Moving Pattern Formation from the Real World to the Lab, and the Reverse
This talk will describe three pattern formation experiments where natural systems were imported directly into the laboratory. The overall shape and subsequent rippling instability of icicles is a complex free-boundary growth problem. It has been linked theoretically to similar phenomena in stalactites. We grew laboratory icicles determined the motion of their ripples. Washboard road is the result of the instability of a flat granular surface under the action of rolling wheels. The rippling of the road sets in above a threshold speed and leads to waves which travel down the road. We studied these waves both in the laboratory and using 2D molecular dynamics simulation. Columnar joints are uncanny formations of ordered cracks in certain lava flows. We studied these both in a lab analog system and in the field. Each of these three cases nicely illustrates the pleasures and pitfalls of such "naturalistic" pattern formation experiments.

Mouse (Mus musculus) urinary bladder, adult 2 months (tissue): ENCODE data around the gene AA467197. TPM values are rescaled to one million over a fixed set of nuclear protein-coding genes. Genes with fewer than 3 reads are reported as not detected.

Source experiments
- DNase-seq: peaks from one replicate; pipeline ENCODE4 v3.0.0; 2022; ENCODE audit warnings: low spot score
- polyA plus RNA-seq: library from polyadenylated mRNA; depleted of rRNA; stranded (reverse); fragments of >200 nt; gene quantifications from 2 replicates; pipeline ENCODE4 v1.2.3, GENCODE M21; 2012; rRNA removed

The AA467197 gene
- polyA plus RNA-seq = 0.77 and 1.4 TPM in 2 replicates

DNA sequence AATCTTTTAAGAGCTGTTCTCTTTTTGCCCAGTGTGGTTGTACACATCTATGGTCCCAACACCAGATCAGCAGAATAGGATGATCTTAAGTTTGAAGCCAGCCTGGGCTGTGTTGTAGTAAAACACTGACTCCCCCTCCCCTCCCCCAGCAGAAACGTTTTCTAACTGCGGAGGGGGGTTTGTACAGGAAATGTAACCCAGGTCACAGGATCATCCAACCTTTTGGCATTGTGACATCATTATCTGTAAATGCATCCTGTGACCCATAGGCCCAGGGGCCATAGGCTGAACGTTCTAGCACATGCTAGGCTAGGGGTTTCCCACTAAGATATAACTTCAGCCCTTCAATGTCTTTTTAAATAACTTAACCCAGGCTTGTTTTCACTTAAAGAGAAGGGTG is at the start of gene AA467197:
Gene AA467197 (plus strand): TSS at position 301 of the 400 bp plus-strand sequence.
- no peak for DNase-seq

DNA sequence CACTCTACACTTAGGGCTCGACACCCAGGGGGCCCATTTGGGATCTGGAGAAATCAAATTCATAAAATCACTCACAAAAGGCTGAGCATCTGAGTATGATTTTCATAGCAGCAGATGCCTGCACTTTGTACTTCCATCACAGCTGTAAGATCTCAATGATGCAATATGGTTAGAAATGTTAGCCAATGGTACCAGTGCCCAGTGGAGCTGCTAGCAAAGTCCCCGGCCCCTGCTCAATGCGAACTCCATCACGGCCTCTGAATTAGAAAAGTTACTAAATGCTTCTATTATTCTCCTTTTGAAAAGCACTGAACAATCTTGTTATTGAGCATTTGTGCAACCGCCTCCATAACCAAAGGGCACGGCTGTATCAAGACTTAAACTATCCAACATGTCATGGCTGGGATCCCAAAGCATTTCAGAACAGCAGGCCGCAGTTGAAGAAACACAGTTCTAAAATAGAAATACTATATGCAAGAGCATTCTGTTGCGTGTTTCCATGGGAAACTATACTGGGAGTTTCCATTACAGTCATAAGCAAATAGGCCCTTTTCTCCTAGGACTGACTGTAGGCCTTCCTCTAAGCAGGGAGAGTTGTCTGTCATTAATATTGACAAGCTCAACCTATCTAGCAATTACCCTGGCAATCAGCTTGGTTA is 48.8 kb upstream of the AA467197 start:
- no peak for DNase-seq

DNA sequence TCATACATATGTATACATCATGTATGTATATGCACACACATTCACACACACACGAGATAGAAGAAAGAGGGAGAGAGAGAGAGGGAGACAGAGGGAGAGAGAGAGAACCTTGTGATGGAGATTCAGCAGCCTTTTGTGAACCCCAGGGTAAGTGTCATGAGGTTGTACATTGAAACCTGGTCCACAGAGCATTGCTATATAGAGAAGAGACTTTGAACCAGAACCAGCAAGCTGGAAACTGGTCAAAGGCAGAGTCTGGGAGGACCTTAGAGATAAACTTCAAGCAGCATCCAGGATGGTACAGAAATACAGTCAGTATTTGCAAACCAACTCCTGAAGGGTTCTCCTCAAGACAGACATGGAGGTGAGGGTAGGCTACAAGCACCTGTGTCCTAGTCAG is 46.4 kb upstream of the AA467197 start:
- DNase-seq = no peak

Stephen Morris, University of Toronto, Canada
Collaborators: Antony Szu-Han Chen, Nicolas Taberlet, Jim McElwaine, Lucas Goehring and L. Mahadevan